Hopea ponga (Dennst.) Mabb.
Synonym                    : Hopea wightiana Wall. ex Wight & Arn.
Family                        : Dipterocarpaceae
Local Names              : Kambakam, Thingam

Flowering and fruiting period: March – June 
Distribution: Southern Western Ghats
Habitat: Evergreen and semi-evergreen forests, also in the plains in sacred groves
IUCN status: Endangered
Endemic: Yes
Uses: Sacred Indian plant, Timber yielding. Root decoction taken orally for piles. Bark paste mixed with milk taken to minimize spreading of poison during snake bite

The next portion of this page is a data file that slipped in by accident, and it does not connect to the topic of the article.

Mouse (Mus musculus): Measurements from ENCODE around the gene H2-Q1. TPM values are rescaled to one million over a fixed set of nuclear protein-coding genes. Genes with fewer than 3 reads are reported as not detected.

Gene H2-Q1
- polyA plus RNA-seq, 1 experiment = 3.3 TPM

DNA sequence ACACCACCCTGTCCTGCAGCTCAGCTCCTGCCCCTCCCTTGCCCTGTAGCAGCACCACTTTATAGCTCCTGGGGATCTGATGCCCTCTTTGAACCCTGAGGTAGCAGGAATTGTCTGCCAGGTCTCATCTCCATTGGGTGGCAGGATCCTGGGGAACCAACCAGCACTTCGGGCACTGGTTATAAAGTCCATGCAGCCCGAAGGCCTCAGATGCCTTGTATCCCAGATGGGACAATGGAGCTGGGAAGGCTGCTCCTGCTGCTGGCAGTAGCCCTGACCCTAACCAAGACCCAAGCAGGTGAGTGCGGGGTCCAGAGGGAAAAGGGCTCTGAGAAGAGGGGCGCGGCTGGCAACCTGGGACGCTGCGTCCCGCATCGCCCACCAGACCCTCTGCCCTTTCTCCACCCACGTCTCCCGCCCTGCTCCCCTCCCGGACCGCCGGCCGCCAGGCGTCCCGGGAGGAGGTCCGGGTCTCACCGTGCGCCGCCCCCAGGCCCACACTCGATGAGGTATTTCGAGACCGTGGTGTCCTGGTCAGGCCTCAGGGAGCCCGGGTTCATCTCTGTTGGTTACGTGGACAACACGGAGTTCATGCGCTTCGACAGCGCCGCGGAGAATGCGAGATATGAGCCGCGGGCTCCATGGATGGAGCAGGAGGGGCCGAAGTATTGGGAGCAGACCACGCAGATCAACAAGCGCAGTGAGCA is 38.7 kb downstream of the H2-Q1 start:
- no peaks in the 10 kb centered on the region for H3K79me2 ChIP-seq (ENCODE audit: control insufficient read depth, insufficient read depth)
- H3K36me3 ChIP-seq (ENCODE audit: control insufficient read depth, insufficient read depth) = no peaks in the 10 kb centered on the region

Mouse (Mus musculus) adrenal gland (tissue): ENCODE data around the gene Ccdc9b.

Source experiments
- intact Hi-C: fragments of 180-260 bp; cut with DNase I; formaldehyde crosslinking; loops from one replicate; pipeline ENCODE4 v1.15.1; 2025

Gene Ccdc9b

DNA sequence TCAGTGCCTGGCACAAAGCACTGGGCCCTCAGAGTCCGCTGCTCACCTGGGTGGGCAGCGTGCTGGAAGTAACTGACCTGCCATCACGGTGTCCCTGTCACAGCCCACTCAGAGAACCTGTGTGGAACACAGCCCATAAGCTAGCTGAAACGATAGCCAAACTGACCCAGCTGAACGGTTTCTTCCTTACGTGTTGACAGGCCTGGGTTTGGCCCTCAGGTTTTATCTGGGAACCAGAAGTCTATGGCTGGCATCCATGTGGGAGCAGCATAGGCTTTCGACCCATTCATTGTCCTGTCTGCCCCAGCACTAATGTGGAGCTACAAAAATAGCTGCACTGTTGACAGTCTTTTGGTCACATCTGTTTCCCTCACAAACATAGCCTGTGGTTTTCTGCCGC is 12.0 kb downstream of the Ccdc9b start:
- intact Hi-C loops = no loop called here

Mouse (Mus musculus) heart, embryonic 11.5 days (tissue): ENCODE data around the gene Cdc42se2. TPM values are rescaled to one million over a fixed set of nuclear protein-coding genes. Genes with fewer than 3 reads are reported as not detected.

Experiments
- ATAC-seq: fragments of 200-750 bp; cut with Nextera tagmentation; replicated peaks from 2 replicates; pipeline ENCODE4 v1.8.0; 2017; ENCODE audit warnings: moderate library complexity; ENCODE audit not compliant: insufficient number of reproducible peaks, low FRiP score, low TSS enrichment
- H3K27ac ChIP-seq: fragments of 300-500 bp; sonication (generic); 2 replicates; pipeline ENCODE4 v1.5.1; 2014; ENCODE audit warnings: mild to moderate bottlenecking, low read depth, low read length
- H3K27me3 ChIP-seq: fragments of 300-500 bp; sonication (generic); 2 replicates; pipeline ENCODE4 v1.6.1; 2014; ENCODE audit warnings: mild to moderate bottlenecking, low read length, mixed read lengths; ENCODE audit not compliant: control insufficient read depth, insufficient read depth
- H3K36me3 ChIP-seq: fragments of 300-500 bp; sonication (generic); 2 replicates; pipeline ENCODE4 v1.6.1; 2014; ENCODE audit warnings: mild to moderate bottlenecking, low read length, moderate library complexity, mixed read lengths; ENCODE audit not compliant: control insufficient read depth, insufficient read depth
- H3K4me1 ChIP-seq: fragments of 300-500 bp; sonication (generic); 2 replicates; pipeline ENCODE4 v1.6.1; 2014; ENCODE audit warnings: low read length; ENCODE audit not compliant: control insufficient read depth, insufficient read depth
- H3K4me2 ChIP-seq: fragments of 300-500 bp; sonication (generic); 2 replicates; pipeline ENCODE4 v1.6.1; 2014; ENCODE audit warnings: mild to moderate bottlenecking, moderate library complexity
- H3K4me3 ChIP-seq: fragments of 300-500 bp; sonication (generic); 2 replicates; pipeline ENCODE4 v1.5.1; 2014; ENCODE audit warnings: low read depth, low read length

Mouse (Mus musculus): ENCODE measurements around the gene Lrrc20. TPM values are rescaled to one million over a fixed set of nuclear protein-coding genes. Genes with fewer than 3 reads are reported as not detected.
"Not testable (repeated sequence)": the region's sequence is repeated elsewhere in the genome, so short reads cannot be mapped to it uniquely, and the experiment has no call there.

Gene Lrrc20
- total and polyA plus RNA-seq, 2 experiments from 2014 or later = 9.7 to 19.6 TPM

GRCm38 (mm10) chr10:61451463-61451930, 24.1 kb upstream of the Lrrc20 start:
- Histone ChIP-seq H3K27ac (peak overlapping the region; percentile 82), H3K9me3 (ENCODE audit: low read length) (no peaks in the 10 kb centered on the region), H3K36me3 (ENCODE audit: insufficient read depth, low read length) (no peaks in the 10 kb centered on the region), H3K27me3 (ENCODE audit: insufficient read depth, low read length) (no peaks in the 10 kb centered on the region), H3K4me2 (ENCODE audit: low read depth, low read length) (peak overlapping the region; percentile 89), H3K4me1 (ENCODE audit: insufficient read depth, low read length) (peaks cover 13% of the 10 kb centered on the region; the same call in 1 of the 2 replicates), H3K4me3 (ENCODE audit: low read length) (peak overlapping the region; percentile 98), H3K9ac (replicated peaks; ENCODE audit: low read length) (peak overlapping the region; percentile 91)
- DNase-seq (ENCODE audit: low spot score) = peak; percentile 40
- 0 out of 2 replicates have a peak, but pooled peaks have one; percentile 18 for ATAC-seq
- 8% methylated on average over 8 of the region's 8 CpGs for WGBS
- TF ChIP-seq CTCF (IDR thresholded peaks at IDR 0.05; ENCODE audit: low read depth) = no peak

Key Characters: Hopea ponga are evergreen trees with bark dark grey, smooth, exfoliations large. Leaves simple, alternate, ovate-lanceolate or ovate-oblong or ovate, base rounded, or obtuse, apex acute. Flowers bisexual, yellowish-pink, in axillary unilateral drooping racemose panicles. Sepals 5, two outer sepals obtuse, larger than the 3 acute inner ones. Petals 5, ovate-lanceolate, pubescent. Stamens 10 or 15. Ovary superior, 3-celled, ovules 2 in each cell; stylopodium glabrous. Fruit a nut, ovoid; calyx lobes expanded to forms wings.